1. Technology

Increasing Image Resolution

Make Your Photos Bigger With Minimal Loss in Quality

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Photoshop resampling options in the image size dialog.
User Interface © Adobe - Screen shot © Sue Chastain

Increasing Image Resolution

One of the most commonly asked questions in relation to graphics software is how to increase the size of an image without getting blurring and jagged edges. New users are often surprised when they resize an image and find that the quality is severely degraded. Experienced users are all too familiar with the problem. The reason for the degradation is because bitmapped, or raster, image types are limited by their pixel resolution. When you attempt to resize these types of images, your software either has to increase the size of each individual pixel - resulting in a jagged image - or it has to "guess" at the best way to add pixels to the image to make it larger.

Not long ago, there weren't many options for increasing resolution other than using your editing software's built-in resampling methods. Today, we are faced with more possibilities than ever. Of course, it's always best to capture the resolution you need right from the beginning. If you have the option to rescan an image at a higher resolution, by all means, you should do that before resorting to software solutions. And if you have the money to put into a camera capable of higher resolutions, you might find that money is better spent than if you were to put it into a software solution. Having said that, there are often times when you may have no other choice than to resort to software. When that time comes, here's the information you should know.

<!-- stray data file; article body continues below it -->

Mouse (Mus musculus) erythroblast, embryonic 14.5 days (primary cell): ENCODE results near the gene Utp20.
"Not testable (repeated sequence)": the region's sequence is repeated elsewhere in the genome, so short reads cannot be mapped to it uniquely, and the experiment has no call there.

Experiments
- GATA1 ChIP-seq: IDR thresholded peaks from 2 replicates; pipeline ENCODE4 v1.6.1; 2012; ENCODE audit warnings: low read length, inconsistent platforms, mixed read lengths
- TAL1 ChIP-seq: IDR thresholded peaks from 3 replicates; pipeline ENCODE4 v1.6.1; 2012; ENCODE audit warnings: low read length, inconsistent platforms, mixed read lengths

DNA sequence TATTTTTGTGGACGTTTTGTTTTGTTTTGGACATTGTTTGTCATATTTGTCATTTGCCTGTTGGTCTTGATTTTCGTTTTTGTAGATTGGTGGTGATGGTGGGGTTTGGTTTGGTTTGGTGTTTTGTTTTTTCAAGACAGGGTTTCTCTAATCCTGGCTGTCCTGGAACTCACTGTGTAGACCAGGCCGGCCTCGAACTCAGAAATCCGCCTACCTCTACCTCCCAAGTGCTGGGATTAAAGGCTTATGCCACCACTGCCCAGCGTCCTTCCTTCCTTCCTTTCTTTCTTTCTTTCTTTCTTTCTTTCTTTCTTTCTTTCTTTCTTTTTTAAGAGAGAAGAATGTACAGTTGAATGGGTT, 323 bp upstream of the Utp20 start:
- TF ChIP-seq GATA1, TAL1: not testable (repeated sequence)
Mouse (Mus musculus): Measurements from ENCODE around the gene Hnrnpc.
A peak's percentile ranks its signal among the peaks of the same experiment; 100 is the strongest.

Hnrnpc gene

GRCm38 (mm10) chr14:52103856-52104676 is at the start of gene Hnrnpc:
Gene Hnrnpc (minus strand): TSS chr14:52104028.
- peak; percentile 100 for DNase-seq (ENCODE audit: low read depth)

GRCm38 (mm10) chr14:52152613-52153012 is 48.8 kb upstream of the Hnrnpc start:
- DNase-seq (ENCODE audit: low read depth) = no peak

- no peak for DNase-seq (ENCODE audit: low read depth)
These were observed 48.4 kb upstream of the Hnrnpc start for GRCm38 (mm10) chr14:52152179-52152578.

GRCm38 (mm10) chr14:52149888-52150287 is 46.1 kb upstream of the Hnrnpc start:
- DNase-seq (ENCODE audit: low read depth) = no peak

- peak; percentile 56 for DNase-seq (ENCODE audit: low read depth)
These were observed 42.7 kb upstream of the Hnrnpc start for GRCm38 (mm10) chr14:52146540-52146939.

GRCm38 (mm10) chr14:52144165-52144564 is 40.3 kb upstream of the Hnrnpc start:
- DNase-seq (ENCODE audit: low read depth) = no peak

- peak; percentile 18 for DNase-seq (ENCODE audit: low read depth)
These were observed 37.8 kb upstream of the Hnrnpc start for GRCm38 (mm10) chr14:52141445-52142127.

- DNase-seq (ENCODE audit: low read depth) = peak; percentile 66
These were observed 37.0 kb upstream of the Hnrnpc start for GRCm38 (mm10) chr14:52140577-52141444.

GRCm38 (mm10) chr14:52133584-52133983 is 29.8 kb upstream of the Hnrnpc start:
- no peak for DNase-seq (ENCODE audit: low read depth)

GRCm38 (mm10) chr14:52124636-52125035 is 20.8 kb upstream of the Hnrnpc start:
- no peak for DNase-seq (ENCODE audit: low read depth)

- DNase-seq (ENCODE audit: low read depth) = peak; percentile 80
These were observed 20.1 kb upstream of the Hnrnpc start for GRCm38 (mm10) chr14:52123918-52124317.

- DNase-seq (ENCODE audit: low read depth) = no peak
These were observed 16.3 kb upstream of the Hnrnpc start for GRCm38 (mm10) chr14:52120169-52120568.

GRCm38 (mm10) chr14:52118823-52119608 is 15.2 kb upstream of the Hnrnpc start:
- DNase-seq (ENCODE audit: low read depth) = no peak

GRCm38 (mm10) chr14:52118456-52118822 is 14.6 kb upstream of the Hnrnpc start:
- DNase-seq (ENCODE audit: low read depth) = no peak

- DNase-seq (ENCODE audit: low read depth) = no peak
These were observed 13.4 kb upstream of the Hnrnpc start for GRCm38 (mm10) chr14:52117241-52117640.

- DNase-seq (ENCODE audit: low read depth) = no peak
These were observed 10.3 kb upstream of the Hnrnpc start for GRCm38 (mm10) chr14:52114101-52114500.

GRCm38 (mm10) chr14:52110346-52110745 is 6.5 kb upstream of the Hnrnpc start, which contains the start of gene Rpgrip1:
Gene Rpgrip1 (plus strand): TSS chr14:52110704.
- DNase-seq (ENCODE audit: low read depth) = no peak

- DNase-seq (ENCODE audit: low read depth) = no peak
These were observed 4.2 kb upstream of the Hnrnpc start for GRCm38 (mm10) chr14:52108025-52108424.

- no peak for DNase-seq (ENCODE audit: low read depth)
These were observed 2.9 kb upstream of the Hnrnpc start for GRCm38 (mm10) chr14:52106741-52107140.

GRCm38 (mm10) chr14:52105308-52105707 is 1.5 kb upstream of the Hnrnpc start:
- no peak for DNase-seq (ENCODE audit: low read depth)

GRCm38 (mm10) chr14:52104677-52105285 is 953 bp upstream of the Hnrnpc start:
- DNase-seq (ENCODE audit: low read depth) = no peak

Resizing vs. Resampling

Most software only has one command for both resizing and resampling. Resizing an image involves changing the print dimensions without changing the total pixel dimensions. As the resolution is increased, the print size becomes smaller, and vice versa. When you increase resolution without changing pixel dimensions, there is no loss in quality, but you must sacrifice print size. Resizing an image using resampling, however, involves changing the pixel dimensions and will always introduce a loss in quality. That's because resampling uses a process called interpolation for increasing the size of an image. The interpolation process estimates the values of the pixels the software needs to create based on the existing pixels in the image. Resampling via interpolation results in serious blurring of the resized image, especially in areas where there are sharp lines and distinct changes in color.
About Image Size & Resolution

Common Interpolation Methods

Photo editing software generally offers a few different interpolation methods for calculating new pixels when an image us upsampled. Here are descriptions of the three methods available in Photoshop. If you don't use Photoshop, your software probably offers similar options although they may use slightly different terminology.

  • Bicubic is the slowest but produces the best estimation of new pixel values.
  • Bilinear is faster than bicubic, but does a poorer job. Both bicubic and bilinear interpolation result in a blurred image, especially when upsampling.
  • Nearest Neighbor doesn't use interpolation. It simply takes the value of the neighboring pixels and adds new pixels without averaging them. This is when you get the jaggies or stair-step effect.

Note that there are more than just these three methods of interpolation and even using the same method in different software may produce different results. In my experience, I have found that Photoshop offers the best bicubic interpolation of any other software that I have compared.

Continue to part two to learn about other interpolation methods: stair interpolation, LizardTech Genuine Fractals, and more.

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